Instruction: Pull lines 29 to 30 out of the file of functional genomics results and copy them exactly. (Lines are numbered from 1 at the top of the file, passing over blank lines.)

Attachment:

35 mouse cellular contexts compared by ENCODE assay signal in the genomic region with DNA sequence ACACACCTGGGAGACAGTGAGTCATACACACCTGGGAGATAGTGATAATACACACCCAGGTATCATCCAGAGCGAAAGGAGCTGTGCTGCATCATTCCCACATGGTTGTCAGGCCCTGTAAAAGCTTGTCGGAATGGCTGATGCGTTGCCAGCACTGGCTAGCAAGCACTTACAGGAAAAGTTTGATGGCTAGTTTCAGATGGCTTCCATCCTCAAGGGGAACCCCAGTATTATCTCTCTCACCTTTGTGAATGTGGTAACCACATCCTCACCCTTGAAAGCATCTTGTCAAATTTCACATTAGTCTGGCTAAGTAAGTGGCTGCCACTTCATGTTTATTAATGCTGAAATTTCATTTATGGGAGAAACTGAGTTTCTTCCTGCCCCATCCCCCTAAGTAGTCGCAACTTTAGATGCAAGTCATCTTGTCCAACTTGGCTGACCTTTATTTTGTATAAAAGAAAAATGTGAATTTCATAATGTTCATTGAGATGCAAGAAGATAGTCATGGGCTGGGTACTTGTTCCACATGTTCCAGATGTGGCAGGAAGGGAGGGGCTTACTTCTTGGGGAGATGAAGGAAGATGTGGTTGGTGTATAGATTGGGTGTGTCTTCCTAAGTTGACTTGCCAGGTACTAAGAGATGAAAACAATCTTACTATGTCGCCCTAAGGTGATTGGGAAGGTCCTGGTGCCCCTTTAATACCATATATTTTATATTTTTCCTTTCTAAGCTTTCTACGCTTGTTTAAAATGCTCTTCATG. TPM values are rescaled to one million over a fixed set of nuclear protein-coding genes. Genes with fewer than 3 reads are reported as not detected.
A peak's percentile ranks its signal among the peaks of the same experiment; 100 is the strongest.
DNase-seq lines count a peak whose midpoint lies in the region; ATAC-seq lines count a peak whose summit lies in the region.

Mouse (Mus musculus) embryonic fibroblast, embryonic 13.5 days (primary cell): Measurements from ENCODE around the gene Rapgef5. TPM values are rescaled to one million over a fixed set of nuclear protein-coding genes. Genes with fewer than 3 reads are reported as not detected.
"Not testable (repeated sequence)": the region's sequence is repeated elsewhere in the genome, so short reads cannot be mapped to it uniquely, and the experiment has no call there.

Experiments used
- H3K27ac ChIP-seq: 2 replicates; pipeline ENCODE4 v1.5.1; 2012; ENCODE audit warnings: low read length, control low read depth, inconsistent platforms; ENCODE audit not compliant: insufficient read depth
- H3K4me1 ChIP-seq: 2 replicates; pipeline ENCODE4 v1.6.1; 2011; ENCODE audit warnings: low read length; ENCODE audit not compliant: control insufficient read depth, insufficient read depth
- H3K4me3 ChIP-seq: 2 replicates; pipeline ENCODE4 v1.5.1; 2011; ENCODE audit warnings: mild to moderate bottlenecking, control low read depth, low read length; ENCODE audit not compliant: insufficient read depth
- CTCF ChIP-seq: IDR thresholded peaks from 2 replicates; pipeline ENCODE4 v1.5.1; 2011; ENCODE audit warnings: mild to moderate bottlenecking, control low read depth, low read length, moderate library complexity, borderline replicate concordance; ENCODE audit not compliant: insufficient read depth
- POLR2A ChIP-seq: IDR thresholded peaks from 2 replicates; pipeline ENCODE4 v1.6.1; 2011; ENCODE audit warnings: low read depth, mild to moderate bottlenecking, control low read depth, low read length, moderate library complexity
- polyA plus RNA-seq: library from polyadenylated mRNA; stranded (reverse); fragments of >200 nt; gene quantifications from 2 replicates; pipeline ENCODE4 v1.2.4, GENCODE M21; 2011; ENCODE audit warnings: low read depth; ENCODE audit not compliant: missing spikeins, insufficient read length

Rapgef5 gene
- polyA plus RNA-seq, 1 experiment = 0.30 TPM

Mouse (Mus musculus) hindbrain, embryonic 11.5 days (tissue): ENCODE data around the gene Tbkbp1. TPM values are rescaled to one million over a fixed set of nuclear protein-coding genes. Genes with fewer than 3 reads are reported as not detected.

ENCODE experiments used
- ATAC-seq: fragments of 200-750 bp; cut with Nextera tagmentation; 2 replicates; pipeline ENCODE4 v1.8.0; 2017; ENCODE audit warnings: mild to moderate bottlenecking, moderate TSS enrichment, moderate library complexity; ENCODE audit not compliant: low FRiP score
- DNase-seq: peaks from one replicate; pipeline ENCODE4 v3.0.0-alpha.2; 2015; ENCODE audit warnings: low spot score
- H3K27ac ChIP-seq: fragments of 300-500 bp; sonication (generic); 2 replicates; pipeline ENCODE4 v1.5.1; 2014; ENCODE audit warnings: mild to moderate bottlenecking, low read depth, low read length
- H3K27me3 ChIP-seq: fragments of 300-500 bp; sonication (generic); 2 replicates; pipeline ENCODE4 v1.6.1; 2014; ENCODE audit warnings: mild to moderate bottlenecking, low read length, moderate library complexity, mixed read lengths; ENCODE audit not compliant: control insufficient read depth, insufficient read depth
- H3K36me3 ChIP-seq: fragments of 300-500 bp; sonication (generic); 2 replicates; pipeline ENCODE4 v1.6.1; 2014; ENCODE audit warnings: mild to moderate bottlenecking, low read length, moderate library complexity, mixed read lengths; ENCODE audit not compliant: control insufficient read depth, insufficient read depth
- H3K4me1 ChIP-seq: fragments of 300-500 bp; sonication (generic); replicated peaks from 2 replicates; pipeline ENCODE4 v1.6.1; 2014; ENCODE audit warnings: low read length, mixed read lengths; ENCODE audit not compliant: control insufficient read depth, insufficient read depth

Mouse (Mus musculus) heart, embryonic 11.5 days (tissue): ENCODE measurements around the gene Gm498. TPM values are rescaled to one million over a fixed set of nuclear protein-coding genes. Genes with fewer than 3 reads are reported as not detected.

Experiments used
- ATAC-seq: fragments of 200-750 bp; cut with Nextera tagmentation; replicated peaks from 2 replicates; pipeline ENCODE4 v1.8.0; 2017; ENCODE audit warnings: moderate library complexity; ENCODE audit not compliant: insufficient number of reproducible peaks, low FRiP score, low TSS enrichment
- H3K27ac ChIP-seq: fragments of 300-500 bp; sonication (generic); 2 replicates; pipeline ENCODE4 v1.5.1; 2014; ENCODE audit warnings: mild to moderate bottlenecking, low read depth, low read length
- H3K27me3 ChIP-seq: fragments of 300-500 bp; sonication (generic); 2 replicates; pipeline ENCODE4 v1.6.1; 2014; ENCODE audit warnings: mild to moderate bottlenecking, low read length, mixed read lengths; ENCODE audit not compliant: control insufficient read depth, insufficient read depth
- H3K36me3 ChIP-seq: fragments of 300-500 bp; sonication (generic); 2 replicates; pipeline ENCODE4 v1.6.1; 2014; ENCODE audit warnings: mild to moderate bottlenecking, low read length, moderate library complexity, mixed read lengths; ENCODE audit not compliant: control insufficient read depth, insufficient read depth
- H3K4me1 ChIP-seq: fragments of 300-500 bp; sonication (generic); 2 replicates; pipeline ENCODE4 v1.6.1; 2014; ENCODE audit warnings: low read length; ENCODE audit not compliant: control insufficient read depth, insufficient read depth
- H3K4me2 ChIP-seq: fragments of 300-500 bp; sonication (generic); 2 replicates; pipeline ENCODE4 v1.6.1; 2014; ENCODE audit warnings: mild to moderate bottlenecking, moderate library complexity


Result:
- H3K4me1 ChIP-seq: fragments of 300-500 bp; sonication (generic); 2 replicates; pipeline ENCODE4 v1.6.1; 2014; ENCODE audit warnings: low read length; ENCODE audit not compliant: control insufficient read depth, insufficient read depth
- H3K4me2 ChIP-seq: fragments of 300-500 bp; sonication (generic); 2 replicates; pipeline ENCODE4 v1.6.1; 2014; ENCODE audit warnings: mild to moderate bottlenecking, moderate library complexity